I teach broadcast journalism to high school students in Louisville, Kentucky — the latest on the growing list of states where teachers are fighting for adequate funding for public education.
Kentucky teachers first gained national attention for a large rally on April 2. My school was on spring break, but when we returned Monday, April 6, the excitement was palpable. And then we heard about the plan to protest at the Capitol on April 13 when the Legislature was back in session.
It was the only topic students could talk about. Even the ones who are usually silent were finally interested in something. Are the teachers going to do it again? Do you think we’ll have school on Friday?
My job is to teach students to ask good questions and to keep their ears to the ground and to always look and listen for the bigger stories to tell. As a PBS Student Reporting Labs’ Connected Educator, my students learn to research and have healthy debates about issues that not only affect them now, but in the future.
Most of all, I prepare them to go out and “chase” the bigger stories. You know, the impactful stories that aren’t just about their school or their neighborhood, but about those things that everyone has a stake in: like the unifying issue of public education, or most recently, school safety.
We’ve all watched those incredible students from Parkland, showing that youth voice matters, that their voices matter. They have shown the world that civic engagement is messy, but must be hands-on, out front and center, and most of the time, very loud.
Project Based Learning (PBL), which many of us once referred to as hands-on learning, is the whole essence of student journalism. It’s the students “doing” what they’ve been taught. As a teacher of storytelling, I give them the “backpack” of tools through lessons, but in the end, it’s their story and their work. I simply can’t do it for them. There is no better way to learn and no better way to grow in their craft.
So, this story, the fight for Kentucky public education was big. This story was different for my students. This was affecting their teachers, including me. It’s just not true that students don’t care. The vast majority of them do. My students had questions — “Why?” being the biggest one. Some knew the reasons, but so many didn’t. We watched the footage from West Virginia and Oklahoma, which helped their understanding.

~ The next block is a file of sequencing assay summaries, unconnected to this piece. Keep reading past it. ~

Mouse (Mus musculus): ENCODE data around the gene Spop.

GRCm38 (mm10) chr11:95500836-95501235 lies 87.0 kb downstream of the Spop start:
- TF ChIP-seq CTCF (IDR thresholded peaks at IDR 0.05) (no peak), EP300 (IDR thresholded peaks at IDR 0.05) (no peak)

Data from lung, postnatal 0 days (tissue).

As the week wore on and the rhetoric here in Kentucky became louder, the questions loomed even bigger: “Are you going to go? Are you going to call in?”
I told them we would be ready to go this time. I was not going to let this story pass them by. The opportunity for my students to practice their photojournalism skills with their teachers at the Capitol was only going to happen this once. Talk about a good civics lesson. They were going to get that hands-on, real-world experience that no one can simulate in a classroom.
When they saw the crowds and heard the roars at the Capitol, they stopped and scanned and plotted and planned their moves. I looked at the producer, a wide-eyed 14-year-old and said, “This is your story, I’m following you.”
It was my turn to watch them taking turns getting the interviews. When I saw that the young man, my student, had stepped up and asked the state attorney general for a minute of his time in such a professional manner, I knew it was time to stop hiking around behind them and let them finish getting what they needed.
You see, I have had students mingle with Secret Service during a presidential visit, but this day was different. I wasn’t afraid to let go of the reigns. In the end, we all have to let go, and let our kids run with that “backpack of skills” we give them. I promise you, they won’t disappoint.
The PBS NewsHour’s Teachers’ Lounge blog, written by teachers or school-related staff, gives the public a glimpse into how current events affect life inside schools. Sign up for the PBS NewsHour Education mailer here.